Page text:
In cakes, sugar provides not only sweetness but volume as well.

Question 4

Is naturally occurring sugar healthier than granulated sugar?


Naturally occurring sugar is not healthier or unhealthier than granulated sugar.

Naturally occurring sugars, including granulated sugar (saccharose), can be found in fruit, fruit juice and honey. Large amounts of granulated sugar occur naturally in sugar beet and sugar cane. It is extracted from the cane and the beet in sugar factories. No distinction between naturally occurring sugars and added sugars is made in the body. They all provide 4 kcal of energy per gram, are broken down by the body in the same way and can be part of a healthy diet as long as they are eaten in moderation. Excessive use can lead to the intake of too many calories and should be avoided. However, this holds true for all foods.


Source: Dutch Food Composition Database (NEVO 13-03-2014) and Danish Food Composition Database* (DFCD 13-03-2014)

Question 5

When can a product be called a ‘light’ product?


A product can be named a 'light' or 'diet' product when it contains at least 30% fewer calories, 30% less fat or 30% less sugar than the regular product.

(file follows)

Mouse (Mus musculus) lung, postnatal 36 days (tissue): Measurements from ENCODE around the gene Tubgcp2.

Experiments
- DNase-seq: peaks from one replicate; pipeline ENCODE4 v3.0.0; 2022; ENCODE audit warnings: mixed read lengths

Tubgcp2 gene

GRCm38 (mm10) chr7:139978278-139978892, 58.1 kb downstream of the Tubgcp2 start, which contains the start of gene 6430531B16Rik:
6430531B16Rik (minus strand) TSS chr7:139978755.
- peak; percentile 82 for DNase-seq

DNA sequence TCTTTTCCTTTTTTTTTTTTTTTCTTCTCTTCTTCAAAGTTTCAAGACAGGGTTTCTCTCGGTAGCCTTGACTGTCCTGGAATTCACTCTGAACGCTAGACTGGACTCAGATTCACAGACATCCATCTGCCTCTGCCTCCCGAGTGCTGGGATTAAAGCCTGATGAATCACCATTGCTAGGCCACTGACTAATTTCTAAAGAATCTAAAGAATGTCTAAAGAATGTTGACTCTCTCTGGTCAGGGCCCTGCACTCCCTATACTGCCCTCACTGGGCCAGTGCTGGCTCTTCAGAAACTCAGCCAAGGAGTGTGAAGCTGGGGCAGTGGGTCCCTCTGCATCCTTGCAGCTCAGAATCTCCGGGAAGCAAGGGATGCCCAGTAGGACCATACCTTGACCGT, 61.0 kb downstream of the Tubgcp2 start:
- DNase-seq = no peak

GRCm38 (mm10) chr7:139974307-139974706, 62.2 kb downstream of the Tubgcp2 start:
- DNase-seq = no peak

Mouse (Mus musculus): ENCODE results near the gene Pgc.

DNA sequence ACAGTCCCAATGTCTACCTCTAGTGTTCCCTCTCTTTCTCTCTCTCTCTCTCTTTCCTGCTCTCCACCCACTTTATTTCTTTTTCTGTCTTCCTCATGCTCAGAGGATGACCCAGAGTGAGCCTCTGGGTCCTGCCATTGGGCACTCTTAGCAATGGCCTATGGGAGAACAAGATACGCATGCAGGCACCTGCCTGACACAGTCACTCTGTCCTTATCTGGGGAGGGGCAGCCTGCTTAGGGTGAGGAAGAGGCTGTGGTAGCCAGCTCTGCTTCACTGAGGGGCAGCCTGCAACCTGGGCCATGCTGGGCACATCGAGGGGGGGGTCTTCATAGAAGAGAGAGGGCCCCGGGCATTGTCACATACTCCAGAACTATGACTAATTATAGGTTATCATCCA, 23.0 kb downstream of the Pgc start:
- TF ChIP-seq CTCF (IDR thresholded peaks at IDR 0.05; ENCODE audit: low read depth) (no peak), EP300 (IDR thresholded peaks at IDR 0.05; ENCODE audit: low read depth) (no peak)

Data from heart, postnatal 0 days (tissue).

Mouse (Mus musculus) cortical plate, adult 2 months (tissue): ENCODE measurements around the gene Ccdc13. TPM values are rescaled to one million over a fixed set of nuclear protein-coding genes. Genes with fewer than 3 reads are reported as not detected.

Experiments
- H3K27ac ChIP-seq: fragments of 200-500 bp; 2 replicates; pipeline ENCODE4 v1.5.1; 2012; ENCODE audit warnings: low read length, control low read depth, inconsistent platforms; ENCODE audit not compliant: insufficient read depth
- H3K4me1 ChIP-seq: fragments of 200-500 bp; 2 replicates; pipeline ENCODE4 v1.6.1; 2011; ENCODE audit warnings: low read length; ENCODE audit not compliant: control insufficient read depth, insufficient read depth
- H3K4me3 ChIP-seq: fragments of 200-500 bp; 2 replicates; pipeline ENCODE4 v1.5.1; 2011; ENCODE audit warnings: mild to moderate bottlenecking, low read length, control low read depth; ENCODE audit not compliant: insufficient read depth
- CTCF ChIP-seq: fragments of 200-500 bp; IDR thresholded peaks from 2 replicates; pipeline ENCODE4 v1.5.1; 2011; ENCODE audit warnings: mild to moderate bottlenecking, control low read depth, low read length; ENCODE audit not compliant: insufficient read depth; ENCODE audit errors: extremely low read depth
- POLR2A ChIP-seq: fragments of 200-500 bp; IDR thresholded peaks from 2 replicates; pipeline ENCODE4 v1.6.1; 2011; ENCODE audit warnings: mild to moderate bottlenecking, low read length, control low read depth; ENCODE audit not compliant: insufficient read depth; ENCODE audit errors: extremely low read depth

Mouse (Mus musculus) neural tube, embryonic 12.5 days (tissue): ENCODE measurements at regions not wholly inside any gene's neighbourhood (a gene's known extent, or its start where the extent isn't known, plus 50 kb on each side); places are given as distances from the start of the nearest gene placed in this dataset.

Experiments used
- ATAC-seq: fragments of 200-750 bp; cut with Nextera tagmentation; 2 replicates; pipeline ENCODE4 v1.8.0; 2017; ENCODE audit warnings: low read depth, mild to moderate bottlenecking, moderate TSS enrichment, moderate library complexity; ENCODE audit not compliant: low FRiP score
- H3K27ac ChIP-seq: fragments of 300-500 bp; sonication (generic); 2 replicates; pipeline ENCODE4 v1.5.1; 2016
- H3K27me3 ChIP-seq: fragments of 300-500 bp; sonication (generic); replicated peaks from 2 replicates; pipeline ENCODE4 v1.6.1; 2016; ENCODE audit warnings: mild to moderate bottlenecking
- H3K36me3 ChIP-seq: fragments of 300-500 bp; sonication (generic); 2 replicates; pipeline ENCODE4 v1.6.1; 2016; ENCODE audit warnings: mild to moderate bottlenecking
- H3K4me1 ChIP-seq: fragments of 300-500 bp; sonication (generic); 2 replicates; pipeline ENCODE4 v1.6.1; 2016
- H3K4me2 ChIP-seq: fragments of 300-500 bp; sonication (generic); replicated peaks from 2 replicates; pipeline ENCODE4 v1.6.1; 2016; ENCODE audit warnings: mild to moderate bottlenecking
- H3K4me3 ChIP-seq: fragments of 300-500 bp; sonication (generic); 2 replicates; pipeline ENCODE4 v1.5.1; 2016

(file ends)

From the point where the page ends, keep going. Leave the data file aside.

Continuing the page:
A ‘light’ or ‘diet’ soft drink contains few calories because (some of) the sugars have been replaced with artificial sweetener. Not all light or diet products contain fewer calories. In light biscuits, for example, sugar is often replaced with other carbohydrates to maintain volume. In this manner, the difference in calories between the regular and the light product is negligible. As all carbohydrates, including sugar, contain the same amount of energy. Sugar also provides volume in many products, which makes replacement with artificial sweeteners difficult.

Question 6

Is fructose unhealthy?


No, normal consumption of fructose (30-60 grams per day) is not unhealthy.

Sugar is made up of 50% glucose and 50% fructose. Fructose also occurs naturally in fruit and honey, and to a lesser degree in vegetables. It is also known as fruit sugar. Fructose can be unhealthy in large amounts (more than 20% of the energy in our food or about 100 grams a day). The average Dutchman consumes 49 grams of fructose a day.

Question 7

How much sugar are you allowed to eat?